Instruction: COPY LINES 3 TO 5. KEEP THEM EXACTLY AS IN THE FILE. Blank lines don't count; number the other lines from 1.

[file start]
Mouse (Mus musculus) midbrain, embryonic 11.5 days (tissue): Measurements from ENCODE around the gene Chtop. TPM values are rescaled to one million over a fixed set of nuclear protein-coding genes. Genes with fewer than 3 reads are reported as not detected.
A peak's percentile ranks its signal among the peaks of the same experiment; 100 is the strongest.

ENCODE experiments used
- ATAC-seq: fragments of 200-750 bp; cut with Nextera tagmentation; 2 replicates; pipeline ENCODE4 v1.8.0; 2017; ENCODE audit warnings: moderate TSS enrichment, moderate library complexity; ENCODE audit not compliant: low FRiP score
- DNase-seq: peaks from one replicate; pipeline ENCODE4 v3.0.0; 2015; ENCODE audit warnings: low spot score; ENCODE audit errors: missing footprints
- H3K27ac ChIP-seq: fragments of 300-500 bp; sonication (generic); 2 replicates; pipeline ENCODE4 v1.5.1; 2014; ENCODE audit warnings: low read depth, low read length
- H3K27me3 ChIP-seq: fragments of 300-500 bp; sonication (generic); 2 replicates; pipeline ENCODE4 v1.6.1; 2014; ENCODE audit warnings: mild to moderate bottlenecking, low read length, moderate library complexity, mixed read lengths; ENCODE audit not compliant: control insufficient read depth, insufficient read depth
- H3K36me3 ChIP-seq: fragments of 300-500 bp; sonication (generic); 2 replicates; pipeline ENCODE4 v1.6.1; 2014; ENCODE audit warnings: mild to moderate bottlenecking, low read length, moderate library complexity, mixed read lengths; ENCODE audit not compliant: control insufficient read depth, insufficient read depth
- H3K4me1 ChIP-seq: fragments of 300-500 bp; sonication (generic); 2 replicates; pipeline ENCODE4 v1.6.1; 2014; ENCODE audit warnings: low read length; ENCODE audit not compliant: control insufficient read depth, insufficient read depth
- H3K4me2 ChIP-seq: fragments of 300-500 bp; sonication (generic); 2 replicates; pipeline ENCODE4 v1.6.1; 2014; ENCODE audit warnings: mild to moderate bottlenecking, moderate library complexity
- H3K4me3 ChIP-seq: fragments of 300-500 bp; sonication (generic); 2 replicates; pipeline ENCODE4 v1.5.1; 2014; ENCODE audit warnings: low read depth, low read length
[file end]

ENCODE experiments used
- ATAC-seq: fragments of 200-750 bp; cut with Nextera tagmentation; 2 replicates; pipeline ENCODE4 v1.8.0; 2017; ENCODE audit warnings: moderate TSS enrichment, moderate library complexity; ENCODE audit not compliant: low FRiP score
- DNase-seq: peaks from one replicate; pipeline ENCODE4 v3.0.0; 2015; ENCODE audit warnings: low spot score; ENCODE audit errors: missing footprints